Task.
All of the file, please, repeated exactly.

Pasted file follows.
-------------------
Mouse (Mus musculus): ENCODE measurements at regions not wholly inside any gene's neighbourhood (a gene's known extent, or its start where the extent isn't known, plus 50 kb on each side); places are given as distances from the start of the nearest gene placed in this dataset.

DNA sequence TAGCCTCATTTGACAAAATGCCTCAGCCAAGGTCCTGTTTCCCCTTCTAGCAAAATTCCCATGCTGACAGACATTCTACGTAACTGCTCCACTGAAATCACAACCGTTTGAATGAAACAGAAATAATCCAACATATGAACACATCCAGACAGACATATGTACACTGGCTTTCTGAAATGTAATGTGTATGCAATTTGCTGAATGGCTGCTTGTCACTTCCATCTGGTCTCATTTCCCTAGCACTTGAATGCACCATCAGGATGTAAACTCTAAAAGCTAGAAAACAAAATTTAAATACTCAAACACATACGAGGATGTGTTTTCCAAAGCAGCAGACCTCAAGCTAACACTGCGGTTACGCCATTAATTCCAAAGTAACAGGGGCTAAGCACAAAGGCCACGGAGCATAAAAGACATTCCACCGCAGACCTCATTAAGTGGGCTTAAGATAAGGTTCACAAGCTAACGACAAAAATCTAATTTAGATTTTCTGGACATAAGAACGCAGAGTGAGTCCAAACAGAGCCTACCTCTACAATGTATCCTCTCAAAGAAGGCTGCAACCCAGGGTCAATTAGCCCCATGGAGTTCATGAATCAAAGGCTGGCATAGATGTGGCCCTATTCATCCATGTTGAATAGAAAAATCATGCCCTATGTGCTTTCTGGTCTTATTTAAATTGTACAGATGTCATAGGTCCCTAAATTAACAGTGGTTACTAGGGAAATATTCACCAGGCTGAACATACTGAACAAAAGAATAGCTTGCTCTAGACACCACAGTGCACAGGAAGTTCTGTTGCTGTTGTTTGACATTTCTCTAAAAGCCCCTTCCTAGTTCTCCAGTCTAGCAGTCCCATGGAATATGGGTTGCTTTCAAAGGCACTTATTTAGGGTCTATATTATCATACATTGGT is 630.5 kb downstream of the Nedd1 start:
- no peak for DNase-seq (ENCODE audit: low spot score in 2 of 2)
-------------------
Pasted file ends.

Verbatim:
Mouse (Mus musculus): ENCODE measurements at regions not wholly inside any gene's neighbourhood (a gene's known extent, or its start where the extent isn't known, plus 50 kb on each side); places are given as distances from the start of the nearest gene placed in this dataset.

DNA sequence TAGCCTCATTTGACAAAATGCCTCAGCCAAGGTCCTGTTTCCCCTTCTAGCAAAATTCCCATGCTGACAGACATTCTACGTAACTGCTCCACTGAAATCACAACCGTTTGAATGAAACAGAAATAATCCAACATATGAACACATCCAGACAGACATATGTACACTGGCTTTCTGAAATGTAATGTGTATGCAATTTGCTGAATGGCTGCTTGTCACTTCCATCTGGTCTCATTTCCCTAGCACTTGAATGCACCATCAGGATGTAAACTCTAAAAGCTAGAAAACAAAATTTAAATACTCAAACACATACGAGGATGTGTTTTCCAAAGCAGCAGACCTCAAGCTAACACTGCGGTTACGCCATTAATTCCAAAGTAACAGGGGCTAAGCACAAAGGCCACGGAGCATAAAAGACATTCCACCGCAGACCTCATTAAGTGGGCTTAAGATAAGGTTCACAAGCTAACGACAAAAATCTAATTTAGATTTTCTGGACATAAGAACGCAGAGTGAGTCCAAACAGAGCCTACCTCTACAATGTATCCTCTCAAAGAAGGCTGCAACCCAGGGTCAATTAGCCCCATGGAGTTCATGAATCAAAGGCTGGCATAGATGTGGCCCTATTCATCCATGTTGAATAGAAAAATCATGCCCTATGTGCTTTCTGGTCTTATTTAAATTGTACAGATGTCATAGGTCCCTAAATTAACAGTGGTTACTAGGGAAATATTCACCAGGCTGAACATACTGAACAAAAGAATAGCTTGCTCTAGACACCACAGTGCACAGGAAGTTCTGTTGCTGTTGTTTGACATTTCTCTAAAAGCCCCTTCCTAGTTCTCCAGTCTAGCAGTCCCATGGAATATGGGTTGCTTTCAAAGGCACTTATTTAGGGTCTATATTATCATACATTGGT is 630.5 kb downstream of the Nedd1 start:
- no peak for DNase-seq (ENCODE audit: low spot score in 2 of 2)